The Air Force expects to have enough resources—money, spare parts, and maintainers—to keep the B-1B bomber flying safely at least until it can be replaced by the B-21, service officials said, now that Congress will let USAF retire 17 of the most problem-prone Lancers in the inventory. But the Air Force is well behind on a structural fatigue test meant to find life-limiting cracks and stress in B-1 airframes, meaning there could be some surprises ahead.
Congress overrode President Donald J. Trump’s veto of the 2021 National Defense Authorization Act on Jan. 1, clearing the way for the Air Force to reduce the B-1 fleet from 62 aircraft to 45. The B-21 is expected to be delivered in sufficient numbers by 2031 to permit the rest of the B-1s to retire.
Since September 2019, the Air Force has pushed to reduce the B-1 fleet in order to keep a smaller number of the bombers fully potent and ready for action. In recent years, lack of spare parts and a long list of structural and systematic gripes have driven the fleet’s mission capable numbers to as low as just six aircraft ready for combat.
There will now be enough resources for B-1 repairs and structural modifications to “get us as long as we need for the B-1 to fly,” bomber Program Executive Officer Brig. Gen. John P. Newberry told Air Force Magazine in a December interview.
The B-1 was designed to fly between 8,000-10,000 hours, or about 30 years, depending on the rate of usage, but the fleet is 35 years old. To help predict where physical failures are likely to occur, the Air Force has, since 2012, run a structural fatigue test on a B-1 carcass and wing taken out of the boneyard at Davis-Monthan Air Force Base, Ariz. The test apparatus applies forces on the wing and fuselage with a series of bars and pulleys, simulating the effects of multiple flights. The idea is to “age” the test article ahead of the fleet to discover structural problems before they’re encountered in operational aircraft.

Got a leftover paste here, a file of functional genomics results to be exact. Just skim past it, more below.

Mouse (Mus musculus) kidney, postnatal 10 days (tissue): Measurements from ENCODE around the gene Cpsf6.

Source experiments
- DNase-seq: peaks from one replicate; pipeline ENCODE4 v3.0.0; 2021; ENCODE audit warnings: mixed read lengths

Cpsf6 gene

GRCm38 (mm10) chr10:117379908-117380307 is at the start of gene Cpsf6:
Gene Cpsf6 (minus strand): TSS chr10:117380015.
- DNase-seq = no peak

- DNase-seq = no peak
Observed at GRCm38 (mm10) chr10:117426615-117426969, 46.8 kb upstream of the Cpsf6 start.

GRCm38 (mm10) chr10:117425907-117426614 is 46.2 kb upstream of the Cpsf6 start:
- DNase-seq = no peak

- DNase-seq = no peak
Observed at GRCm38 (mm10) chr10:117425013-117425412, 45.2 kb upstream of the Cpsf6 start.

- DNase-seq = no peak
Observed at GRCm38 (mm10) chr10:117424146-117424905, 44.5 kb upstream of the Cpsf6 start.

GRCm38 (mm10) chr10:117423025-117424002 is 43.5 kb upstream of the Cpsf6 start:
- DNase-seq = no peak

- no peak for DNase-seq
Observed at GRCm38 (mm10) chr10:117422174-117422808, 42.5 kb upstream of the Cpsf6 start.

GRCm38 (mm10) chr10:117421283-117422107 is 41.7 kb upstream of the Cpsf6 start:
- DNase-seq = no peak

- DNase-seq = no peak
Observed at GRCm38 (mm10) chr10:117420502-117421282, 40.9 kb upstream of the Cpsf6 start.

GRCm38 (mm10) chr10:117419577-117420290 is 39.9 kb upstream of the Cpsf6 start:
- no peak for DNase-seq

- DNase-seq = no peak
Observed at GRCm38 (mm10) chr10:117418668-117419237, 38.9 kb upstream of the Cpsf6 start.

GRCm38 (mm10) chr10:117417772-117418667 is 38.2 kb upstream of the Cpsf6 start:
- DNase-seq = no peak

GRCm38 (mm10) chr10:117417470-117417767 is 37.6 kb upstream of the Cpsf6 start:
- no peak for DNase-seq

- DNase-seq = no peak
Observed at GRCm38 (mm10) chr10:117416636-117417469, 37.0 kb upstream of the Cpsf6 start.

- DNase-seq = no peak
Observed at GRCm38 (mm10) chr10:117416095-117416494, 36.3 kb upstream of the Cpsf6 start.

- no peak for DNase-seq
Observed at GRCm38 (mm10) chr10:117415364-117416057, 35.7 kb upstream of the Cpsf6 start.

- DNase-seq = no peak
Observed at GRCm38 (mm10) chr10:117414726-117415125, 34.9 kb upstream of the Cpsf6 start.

The goal, Newberry said, is to achieve 28,000 simulated flight hours on the representative wing, and 27,000 hours on the fuselage; what’s called the “durable life” of the airplane. So far, the service has accumulated 15,875 hours on the wing, but just 7,154 hours on the fuselage. Those hours are actually half of the real numbers, though, because fatigue tests are meant to create a “Certified Structural Life.” The service is only comfortable flying the fleet to half the number of simulated hours applied to the fatigue test article, to leave a generous margin for the unexpected. Consequently, while the wing taken from the boneyard had 3,085 hours already on it, the structural fatigue test could only be credited 1,547 hours at the outset.
“Unfortunately, we’re behind,” Newberry allowed. “The [actual] fleet average is a little over 12,000” hours. The wing test article is ahead of the fleet average, but the fuselage is lagging.
The reason the test is behind has to do with the way structural fatigue tests are run. If a structural failure occurs on the test article, the test must be stopped while the problem is analyzed and a repair is then developed, prototyped, and installed. In this way, a repair is ready to go when actual flying aircraft encounter the problem. The fatigue test then continues with a modification like the one that will be installed on the fleet, so as to be representative of their continued service.